Last week I was fortunate enough to attend the Illinois Speech-Language-Hearing Association annual convention. It took place over three days and was filled with valuable information and much discussion in the latest trends in speech/language pathology. Opportunities were abundant to discuss trends with speech and language pathologists from around the state and presenters from across the country.
My favorite lectures were presented by a former professor of mine, Martha S. Burns, Ph.D., from Northwestern University. She specializes in areas related to the neuroscience of learning, such as language and reading in the brain, the bilingual brain, the language to literacy continuum, and the adolescent brain. She presented a wealth of information on the latest research on developing brains in infants and young children and the influence parents and teachers have on that development.
Without going into technical details learned in neuroanatomy (classes that caused many sleepless nights for me both as an undergrad and graduate student); it is fair to say that successful brain mapping requires language, movement, physical play and positive social interactions. Individuals not exposed to these crucial elements actually have differences in brain formations as evidenced by the latest in F-MRI. Language changes brains. It forms an abundance of dendritic connections that are absent from individuals who spend more time focused on tablets/smart phones, etc.; than listening and interacting with people. These individuals often have difficulty with reading, attention, social interactions, problem solving and sensory regulation. It was amazing to see how different the images of the brain were between these two groups in study after study. Even more astounding was the evidenced that showed the "use or lose it" connectivity in the brain. We need to keep on talking, reading and challenging our children with language, music, the arts and physical activity to keep those connections working.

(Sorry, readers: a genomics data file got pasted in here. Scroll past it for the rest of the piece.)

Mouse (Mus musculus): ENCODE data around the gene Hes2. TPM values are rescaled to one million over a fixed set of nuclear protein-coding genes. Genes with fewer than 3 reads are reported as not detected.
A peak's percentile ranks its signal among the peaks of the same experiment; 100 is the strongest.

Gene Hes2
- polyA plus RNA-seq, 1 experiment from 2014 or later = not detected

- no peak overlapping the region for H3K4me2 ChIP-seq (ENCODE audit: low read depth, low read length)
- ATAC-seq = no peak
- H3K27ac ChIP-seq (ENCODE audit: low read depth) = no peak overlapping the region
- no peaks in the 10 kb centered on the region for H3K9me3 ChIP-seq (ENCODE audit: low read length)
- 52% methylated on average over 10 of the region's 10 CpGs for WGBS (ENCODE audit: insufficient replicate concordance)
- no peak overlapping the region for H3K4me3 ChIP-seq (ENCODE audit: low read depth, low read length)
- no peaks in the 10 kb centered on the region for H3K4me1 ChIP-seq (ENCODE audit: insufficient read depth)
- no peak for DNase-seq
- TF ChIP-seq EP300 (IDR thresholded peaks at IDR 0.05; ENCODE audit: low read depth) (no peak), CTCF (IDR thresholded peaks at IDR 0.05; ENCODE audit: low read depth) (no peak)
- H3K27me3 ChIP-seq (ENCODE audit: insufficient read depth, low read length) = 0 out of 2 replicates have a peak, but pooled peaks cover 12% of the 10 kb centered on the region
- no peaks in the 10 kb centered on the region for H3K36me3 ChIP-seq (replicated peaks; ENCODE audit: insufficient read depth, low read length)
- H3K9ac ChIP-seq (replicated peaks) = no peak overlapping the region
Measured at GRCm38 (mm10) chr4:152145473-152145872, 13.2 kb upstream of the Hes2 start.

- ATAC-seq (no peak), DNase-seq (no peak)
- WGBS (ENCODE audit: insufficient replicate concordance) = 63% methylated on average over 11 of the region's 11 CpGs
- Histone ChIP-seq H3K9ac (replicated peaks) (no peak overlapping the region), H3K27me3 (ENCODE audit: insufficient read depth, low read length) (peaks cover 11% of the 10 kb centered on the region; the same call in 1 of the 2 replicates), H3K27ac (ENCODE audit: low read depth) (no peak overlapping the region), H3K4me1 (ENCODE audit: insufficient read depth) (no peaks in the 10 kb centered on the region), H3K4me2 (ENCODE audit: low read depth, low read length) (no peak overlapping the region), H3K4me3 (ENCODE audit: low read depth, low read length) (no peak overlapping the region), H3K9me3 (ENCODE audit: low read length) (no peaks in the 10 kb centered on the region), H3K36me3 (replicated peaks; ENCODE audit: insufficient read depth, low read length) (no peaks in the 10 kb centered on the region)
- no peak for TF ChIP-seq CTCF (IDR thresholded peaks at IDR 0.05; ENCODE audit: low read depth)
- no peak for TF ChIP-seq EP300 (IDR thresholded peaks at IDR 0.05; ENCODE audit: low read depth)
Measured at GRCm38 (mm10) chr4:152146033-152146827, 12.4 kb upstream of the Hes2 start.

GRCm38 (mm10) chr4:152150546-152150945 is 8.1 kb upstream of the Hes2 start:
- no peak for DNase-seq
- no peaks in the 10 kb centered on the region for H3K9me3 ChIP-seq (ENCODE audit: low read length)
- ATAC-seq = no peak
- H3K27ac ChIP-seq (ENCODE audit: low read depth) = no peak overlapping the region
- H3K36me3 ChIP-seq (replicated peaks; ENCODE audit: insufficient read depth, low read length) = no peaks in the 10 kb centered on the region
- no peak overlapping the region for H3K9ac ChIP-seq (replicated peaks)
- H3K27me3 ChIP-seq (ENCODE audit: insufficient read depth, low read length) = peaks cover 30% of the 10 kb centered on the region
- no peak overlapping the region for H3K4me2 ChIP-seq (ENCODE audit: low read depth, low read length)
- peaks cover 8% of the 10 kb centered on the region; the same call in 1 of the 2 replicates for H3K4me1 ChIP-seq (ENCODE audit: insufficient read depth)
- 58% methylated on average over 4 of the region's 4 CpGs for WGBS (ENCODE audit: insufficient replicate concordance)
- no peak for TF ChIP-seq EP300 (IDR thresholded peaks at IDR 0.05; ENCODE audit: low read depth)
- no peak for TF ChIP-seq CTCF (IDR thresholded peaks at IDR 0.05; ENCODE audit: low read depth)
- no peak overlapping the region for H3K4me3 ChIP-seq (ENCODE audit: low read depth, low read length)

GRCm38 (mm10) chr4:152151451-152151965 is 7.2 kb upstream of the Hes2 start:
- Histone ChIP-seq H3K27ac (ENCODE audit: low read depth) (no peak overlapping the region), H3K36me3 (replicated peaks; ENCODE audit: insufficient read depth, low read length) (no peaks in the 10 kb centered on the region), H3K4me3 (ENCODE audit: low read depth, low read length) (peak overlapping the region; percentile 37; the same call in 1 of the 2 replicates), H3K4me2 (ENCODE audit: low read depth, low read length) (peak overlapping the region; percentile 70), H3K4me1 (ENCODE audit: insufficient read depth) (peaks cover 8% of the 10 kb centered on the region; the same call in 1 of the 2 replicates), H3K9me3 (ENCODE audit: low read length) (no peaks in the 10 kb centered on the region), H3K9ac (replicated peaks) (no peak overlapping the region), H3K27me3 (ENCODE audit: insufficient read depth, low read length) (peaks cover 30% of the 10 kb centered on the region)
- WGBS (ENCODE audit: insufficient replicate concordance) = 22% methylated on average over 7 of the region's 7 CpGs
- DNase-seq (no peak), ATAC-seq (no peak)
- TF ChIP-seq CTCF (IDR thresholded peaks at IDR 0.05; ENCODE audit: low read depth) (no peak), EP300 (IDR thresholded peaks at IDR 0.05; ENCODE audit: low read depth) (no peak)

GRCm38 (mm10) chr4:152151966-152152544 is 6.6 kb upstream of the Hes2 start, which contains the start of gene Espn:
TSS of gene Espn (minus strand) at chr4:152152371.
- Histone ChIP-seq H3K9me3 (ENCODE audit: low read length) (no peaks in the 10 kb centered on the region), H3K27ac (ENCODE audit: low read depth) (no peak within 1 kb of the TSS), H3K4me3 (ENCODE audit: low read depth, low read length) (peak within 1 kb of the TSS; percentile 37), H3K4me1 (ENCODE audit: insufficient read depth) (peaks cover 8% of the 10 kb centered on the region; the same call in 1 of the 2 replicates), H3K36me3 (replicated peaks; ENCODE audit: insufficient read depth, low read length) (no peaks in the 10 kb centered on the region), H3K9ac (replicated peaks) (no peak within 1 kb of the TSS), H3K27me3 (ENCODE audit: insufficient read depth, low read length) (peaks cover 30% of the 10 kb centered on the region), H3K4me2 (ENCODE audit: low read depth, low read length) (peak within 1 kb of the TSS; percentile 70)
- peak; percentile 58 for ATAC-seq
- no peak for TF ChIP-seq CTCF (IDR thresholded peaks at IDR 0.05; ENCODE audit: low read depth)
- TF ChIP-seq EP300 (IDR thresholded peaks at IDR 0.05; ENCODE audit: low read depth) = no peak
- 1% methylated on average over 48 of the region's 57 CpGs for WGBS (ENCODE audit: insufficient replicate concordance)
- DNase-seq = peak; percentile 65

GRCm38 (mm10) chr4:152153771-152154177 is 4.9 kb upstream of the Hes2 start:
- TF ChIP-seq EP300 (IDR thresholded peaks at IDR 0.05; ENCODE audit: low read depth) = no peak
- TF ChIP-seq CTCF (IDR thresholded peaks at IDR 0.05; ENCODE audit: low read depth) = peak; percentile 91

As teachers we can see the difference in our students after movement breaks. There is a difference in academic learning in the afternoon when we have outdoor recess vs. indoor recess. The former always leads to a more productive afternoon of academic learning. Students are ready to learn and can attend after just twenty minutes of movement outside. Their sensory regulation is improved and processing and attention is heightened. Play teaches children to communicate, problem solve and develops social skills.
Children need to be talked to from birth. Parents, teachers and caretakers need to narrate the child's day; talk with them as you are feeding, changing, bathing and dressing young children. Let them explore outside and talk about what they are doing. Let them make mistakes and problem solve with their friends. The language used during the early years will form the necessary connections in the brain for both social and academic success. Language indeed changes BRAINS!